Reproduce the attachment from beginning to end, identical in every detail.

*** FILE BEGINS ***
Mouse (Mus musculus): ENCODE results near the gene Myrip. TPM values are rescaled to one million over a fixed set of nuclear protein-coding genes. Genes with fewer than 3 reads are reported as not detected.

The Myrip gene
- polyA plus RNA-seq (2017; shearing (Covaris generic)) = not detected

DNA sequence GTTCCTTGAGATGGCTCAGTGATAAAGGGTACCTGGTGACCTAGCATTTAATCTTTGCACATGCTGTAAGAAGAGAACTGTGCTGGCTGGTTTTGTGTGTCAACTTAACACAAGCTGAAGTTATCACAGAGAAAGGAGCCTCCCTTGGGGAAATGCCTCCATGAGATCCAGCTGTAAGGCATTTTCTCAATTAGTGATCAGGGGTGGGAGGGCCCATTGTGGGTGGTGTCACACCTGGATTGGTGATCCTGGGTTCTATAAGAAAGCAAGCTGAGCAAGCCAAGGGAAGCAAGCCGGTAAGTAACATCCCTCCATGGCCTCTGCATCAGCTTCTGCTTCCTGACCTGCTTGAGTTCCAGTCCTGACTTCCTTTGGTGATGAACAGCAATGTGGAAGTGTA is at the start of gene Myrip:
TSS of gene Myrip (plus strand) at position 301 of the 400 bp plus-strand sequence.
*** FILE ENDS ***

Mouse (Mus musculus): ENCODE results near the gene Myrip. TPM values are rescaled to one million over a fixed set of nuclear protein-coding genes. Genes with fewer than 3 reads are reported as not detected.

The Myrip gene
- polyA plus RNA-seq (2017; shearing (Covaris generic)) = not detected

DNA sequence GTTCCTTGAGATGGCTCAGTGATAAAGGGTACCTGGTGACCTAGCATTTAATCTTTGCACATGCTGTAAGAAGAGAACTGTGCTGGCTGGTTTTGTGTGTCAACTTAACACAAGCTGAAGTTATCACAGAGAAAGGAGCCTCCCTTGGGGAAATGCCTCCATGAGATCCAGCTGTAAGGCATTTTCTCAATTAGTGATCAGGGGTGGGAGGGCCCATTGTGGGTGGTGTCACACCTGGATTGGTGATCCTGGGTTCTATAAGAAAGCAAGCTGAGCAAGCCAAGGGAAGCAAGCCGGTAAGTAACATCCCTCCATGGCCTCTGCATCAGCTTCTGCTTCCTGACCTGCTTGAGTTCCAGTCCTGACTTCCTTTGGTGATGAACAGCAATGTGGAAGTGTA is at the start of gene Myrip:
TSS of gene Myrip (plus strand) at position 301 of the 400 bp plus-strand sequence.